21. I bake cakes 5- 6 times a week. I’ve made this cake twice now and both times I had to keep it in the oven for more than 90 minutes before it was fully cooked in the center. Right now I’m standing over the oven and it’s approaching the two hour mark but still completely raw in the middle. I live in a high altitude climate, which might be contributing but it’s the only cake that has ever given me problems. Could it be the cake flour? Any thoughts?

    1. Stephanie @ Sally's Baking Addiction says:

      Hi Shanna, I’m concerned that it’s still raw after that long in the oven. Be sure you are using the correct measurements, the correct pan size, and that your oven is the right temperature. Of course your altitude could contribute to the problem and I wish I could help, but we have no experience baking at high altitude. I know some readers have found this chart helpful: https://www.kingarthurflour.com/learn/high-altitude-baking.html

      1. Thanks! It’s definitely the right sized pan. If it had only happened once I would have assumed I missed something in the recipe, but because it happened twice and we bake so many other cakes without issue (more than 250/yr), it makes me think it’s something specific about this recipe. I have an oven thermometer, so no issues with the temperature. I’m stumped! I will check out the link you provided and see if that helps for the next time. I wound up turning down the oven and covering with foil after 45 min to keep from browning. Once it baked, it was delicious.

  22. Is the new frosting recipe the same as the old one? Didn’t see the old frosting recipe in the notes.

    1. It’s the same!

  23. Hi Sally –
    I’d suggest moving the old recipe to a new post (like “weeknight quick funfetti cake”) because that’s what we used it for and it was very frustrating to find the original post (took me 30 minutes whereas in the past I’d find it in 2-3 mins) since there’s no tags or anything to help find it. While I KNOW the old version makes a dense cake and am 100% okay with that – when you have three children screaming for dessert… well… let’s just say it adds to the mama-frustration and leave it at that (besides- the kids don’t care what the cake is like — they just want the dessert that was promised and mama doesn’t want to take the time to do a more “proper” cake). Feel free to put all the disclaimers of density and overflowing with the post – but the new post wasn’t worth the frustration of not finding the recipe quickly. Your site is beautifully lain out and normally VERY easily navigable to find the recipe needed.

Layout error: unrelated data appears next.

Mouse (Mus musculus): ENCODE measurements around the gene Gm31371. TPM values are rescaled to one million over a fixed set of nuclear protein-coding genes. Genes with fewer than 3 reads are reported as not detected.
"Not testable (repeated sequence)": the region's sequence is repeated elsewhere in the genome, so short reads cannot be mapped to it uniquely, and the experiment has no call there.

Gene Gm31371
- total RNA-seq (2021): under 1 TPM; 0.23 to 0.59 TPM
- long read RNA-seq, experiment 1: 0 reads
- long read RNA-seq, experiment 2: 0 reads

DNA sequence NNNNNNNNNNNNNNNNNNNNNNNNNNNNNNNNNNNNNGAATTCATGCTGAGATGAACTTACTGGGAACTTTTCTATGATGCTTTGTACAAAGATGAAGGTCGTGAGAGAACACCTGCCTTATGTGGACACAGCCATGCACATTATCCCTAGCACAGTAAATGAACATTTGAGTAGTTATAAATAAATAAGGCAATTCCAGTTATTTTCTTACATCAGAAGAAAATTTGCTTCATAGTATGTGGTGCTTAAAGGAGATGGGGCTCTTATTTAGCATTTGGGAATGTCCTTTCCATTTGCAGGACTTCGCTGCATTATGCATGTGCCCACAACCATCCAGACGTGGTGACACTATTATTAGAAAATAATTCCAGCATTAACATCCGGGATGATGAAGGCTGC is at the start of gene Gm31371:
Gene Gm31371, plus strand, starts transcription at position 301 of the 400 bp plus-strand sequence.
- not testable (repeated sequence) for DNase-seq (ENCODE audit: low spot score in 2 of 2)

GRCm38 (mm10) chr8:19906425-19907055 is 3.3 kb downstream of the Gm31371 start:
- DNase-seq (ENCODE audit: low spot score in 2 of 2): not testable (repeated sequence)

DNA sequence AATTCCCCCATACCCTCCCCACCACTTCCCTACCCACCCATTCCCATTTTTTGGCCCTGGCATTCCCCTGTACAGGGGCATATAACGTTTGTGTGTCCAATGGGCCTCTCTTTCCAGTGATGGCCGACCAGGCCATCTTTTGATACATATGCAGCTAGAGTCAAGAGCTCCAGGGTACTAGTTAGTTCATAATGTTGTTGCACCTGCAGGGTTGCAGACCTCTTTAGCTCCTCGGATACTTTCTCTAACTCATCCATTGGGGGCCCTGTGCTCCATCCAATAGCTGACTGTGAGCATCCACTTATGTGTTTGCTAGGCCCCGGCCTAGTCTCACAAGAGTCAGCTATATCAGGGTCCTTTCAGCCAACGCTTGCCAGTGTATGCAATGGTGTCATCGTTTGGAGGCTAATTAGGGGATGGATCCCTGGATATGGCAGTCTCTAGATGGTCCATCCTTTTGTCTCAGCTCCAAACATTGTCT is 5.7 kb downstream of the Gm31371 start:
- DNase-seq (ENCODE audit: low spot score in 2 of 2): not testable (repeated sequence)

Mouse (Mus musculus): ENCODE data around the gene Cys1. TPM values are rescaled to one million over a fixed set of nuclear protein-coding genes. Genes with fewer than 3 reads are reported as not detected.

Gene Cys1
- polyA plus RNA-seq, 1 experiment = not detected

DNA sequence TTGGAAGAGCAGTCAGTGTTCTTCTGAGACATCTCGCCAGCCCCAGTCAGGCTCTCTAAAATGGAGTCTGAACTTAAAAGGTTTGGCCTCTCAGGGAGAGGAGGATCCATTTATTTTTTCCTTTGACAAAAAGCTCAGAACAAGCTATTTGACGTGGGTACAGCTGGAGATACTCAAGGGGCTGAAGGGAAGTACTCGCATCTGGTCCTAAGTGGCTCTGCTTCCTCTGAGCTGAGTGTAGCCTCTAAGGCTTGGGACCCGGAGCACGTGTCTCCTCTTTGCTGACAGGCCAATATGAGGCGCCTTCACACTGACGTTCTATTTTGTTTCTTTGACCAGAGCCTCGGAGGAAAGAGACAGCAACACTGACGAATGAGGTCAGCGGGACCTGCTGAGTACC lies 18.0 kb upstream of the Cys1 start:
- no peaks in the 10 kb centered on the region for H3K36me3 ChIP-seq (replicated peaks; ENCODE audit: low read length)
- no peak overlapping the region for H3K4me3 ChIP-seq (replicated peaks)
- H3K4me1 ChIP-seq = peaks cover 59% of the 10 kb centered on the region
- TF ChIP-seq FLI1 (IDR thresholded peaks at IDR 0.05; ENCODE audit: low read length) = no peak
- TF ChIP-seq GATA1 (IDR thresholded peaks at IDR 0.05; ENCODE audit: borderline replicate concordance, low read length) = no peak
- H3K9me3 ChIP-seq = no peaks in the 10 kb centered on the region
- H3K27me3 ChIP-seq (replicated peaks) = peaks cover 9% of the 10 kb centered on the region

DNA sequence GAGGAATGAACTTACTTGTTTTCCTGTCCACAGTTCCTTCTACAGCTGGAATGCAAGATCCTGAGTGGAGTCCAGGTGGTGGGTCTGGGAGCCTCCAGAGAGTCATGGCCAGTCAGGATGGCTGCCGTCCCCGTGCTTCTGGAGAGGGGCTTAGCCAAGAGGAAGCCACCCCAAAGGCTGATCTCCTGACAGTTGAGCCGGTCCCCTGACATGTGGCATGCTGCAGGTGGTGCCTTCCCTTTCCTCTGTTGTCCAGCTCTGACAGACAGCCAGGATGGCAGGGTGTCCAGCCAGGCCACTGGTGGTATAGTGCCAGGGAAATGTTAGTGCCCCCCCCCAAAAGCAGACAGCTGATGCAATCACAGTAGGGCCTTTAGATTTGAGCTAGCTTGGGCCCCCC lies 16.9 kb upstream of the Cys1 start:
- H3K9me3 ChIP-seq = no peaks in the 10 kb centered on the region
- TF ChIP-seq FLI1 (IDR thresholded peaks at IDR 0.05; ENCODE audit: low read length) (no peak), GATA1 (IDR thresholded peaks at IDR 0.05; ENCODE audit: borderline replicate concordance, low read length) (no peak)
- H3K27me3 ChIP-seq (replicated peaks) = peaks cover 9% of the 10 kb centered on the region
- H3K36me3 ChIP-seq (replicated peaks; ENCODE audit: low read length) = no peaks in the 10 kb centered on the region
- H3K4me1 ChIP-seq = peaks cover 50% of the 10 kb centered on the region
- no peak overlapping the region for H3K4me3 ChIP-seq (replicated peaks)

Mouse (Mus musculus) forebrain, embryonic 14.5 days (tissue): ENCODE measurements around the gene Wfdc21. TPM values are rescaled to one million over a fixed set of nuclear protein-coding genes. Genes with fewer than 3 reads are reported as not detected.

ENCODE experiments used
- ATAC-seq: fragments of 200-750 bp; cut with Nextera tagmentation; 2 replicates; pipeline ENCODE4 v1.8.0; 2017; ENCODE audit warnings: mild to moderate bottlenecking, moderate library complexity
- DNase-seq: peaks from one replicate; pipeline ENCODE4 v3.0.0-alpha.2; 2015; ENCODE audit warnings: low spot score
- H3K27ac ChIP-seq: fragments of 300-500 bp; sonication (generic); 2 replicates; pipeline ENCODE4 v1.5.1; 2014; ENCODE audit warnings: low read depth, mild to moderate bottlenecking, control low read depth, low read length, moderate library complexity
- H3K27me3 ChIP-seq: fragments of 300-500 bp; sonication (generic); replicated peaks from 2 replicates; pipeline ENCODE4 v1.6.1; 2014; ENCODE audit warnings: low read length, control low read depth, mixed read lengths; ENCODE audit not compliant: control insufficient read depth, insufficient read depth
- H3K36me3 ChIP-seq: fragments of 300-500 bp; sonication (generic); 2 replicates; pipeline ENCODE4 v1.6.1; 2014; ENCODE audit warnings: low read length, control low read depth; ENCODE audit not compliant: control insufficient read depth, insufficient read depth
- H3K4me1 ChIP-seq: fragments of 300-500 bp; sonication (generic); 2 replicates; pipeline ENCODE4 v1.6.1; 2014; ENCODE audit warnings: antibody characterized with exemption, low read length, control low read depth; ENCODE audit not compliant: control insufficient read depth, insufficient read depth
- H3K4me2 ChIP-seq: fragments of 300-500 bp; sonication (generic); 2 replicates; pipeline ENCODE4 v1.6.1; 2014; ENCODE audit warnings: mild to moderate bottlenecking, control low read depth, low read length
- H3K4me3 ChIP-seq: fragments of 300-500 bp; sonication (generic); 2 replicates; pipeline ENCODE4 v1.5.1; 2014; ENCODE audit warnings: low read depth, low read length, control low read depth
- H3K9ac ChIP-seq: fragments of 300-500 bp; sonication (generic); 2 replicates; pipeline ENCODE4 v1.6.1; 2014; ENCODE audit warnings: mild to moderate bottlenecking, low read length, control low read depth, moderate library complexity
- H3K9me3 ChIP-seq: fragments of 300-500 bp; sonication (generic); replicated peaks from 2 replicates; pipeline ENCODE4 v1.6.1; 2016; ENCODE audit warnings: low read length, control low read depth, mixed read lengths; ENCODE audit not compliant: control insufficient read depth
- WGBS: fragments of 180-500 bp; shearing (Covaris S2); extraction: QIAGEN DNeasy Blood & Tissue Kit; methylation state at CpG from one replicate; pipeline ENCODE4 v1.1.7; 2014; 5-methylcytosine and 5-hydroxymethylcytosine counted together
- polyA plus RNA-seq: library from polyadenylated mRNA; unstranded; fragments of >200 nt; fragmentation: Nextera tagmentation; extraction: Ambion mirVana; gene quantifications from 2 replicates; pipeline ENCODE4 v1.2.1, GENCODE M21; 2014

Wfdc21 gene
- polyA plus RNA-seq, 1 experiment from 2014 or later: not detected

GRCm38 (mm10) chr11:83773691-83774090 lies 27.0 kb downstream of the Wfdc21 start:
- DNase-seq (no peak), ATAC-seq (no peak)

That said – this cake was delicious – as all your recipes are… but I’d take the above into serious consideration. 🙂

    1. Hi Kat! This is such a wonderful suggestion and I will definitely try getting that separate post up for the old version. (Just had a baby, so my hands are full at the moment!) Thank you so much for offering your feedback and for baking my recipes. So much appreciated!

  24. Hi Sally! I was wondering if you have a recipe for a cake made with oil instead of butter. I have this problem with cakes made with butter that they come out of the oven really soft and fluffy, but when I put them in the fridge after I frost them with the buttercream, they turn hard and dense. I’ve been told that this is because the butter in the batter solidifies when the cake cools down and it’s better to make a cake with oil if I’m going to make it several hours or the night before it will be eaten because that does not happen with oil based cakes plus they usually turn more moist and tender. Is this true? Do you have any recipe?

    1. Hi Poppy! I have a couple cakes prepared with oil instead of butter: Black Forest Cake, Chocolate Cake, Hummingbird Cake, Spice Cake, and Carrot Cake.

  25. i would like to make this cake for my daughter’s birthday and make it a two 9″ round layer cake. am i best off doubling this recipe, or using your favorite white layer cake recipe? https://sallysbakingaddiction.com/new-favorite-white-layer-cake/